Although this is the second book in a series, it is not strictly necessary to read book one first, though it would give you a good background of the characters. This review will contain some spoilers for book one.
Like its predecessor VERY VALENTINE (read my review), this installment of Valentine’s family saga starts off with a wedding – only this time, it’s Gram to her secret love in Italy. After the wedding, Gram drops a bombshell – she wants Valentine and her semi-estranged brother Alfred to run the shoe company together as they try and expand their business, developing the mass-market shoe Valentine designed in book one.
I’ve got to hand it to Trigiani: she makes even the most mundane activities – such as securing a small business loan – seem fascinating. And that’s important in a novel like this which is built on small, everyday dramas rather than huge, life altering events.
This time around, Valentine has discovered that her great grandfather who founded the business had a brother. The brother moved to Argentina and his descendants run a factory that makes upscale men’s shoes. The book jacket promises some sort of major scandal at the heart of this, but even though one character makes a big deal out of it, it’s really not. So that takes the wind of this novel’s sails a bit for me.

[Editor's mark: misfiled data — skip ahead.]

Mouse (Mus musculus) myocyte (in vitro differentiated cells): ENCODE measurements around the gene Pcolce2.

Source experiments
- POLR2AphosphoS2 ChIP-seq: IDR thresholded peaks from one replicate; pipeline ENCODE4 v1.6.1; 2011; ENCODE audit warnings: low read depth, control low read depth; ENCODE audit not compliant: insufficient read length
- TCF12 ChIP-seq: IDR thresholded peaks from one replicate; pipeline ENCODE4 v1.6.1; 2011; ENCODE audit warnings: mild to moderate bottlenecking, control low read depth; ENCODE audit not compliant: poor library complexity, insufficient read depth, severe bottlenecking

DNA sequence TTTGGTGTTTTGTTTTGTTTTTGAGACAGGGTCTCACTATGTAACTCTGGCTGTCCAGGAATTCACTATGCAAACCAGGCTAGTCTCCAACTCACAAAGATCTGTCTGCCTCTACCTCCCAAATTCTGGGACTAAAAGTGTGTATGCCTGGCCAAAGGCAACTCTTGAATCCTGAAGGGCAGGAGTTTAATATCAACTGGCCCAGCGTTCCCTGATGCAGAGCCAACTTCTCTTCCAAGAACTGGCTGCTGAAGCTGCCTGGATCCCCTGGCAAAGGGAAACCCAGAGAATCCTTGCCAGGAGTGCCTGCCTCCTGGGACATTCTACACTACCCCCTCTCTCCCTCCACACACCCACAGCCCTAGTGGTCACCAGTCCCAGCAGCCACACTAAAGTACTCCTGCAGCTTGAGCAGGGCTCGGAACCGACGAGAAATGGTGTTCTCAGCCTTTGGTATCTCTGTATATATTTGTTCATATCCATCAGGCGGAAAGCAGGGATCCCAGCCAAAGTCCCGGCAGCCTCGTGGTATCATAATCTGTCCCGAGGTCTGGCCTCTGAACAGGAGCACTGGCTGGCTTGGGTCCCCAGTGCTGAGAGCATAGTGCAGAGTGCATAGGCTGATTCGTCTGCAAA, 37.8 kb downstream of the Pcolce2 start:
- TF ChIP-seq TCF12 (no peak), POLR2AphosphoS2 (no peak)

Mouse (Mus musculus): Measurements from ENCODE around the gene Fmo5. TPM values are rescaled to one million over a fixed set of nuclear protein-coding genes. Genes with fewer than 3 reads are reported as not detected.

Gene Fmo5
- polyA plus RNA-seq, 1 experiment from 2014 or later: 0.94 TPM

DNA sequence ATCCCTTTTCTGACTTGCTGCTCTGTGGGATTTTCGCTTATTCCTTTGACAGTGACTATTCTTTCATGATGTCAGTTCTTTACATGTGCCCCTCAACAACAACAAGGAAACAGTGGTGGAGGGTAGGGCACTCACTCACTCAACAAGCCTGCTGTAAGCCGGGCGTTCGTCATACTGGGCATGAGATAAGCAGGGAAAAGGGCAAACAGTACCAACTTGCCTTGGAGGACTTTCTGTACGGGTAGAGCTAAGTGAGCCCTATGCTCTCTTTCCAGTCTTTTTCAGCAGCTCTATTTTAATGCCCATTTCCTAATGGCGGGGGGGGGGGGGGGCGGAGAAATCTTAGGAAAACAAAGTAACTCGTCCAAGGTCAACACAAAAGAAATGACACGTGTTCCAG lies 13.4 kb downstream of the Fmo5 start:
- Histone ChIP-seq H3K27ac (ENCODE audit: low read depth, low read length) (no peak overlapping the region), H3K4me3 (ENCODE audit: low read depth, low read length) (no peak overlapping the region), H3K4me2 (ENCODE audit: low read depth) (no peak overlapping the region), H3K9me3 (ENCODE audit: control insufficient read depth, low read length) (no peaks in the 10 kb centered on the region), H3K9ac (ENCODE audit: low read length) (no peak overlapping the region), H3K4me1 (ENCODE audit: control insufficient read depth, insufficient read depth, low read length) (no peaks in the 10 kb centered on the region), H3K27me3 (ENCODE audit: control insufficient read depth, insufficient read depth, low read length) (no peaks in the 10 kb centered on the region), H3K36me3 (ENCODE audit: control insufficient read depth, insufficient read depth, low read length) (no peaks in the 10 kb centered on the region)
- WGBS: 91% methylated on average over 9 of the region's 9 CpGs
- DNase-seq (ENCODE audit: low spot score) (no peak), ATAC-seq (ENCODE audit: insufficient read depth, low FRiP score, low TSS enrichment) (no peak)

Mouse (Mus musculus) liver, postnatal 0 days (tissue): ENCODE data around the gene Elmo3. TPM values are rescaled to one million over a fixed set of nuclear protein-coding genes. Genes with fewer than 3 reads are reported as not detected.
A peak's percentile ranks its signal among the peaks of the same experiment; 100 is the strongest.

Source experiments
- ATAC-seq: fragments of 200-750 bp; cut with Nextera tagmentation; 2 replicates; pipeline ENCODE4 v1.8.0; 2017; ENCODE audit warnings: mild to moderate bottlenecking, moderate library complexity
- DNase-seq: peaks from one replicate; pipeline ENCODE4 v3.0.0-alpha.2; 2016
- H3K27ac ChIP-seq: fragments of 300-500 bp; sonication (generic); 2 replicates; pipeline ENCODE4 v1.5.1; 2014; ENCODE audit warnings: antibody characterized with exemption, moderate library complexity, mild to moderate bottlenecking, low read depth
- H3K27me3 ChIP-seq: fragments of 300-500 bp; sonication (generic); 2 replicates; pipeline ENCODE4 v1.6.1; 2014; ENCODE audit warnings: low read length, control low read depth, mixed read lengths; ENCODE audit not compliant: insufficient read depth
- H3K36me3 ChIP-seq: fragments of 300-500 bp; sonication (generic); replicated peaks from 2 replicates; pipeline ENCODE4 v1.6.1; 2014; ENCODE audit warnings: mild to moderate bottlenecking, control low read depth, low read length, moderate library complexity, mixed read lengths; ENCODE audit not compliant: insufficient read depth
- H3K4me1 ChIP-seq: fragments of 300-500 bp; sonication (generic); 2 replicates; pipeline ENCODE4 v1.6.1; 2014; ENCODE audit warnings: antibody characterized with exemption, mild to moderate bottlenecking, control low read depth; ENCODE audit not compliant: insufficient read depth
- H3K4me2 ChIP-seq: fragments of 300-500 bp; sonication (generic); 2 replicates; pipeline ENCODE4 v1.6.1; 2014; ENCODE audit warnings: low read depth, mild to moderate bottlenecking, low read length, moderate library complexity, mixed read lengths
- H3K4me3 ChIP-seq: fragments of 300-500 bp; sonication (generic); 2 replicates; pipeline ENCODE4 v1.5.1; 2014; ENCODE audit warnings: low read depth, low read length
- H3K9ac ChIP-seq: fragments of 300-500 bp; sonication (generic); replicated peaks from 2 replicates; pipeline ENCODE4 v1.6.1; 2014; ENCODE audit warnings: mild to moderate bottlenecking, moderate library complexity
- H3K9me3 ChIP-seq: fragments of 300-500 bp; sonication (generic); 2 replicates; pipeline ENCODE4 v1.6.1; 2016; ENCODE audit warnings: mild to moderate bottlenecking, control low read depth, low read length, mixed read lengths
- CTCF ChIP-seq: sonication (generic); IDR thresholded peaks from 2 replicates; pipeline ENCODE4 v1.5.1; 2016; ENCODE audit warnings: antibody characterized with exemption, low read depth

And then there’s Valentine’s love life. Inexplicably, she has this thing for Gram’s new husband’s son, Gianluca, who is 20 years her senior and runs a tanning business in Italy. Now, first of all, Gianluca is not even the tiniest bit interesting (except for his creepiness factor, which is quite high). And then there’s the fact he lives on another continent. The major reason Valentine’s last relationship failed was because they both worked all the time and that guy was in NYC! So how is this long distance relationship between two work-a-holics supposed to work exactly? Going for Gianluca seems like an act of desperation that is beneath this character I’ve come to admire. I did not believe this romance for a second.
What I did believe was the relationship dynamic between Valentine and her gay best friend Gabriel (love that he took a starring role here), between Valentine and her ex-boyfriend Bret, and Valentine and her brother Alfred. These connections, as well as the ones between family members, formed the backbone of the narrative. Good thing too, since the main romance was so dissatisfying.
BRAVA, VALENTINE is out now in hardcover. Find out more about it at the author’s website.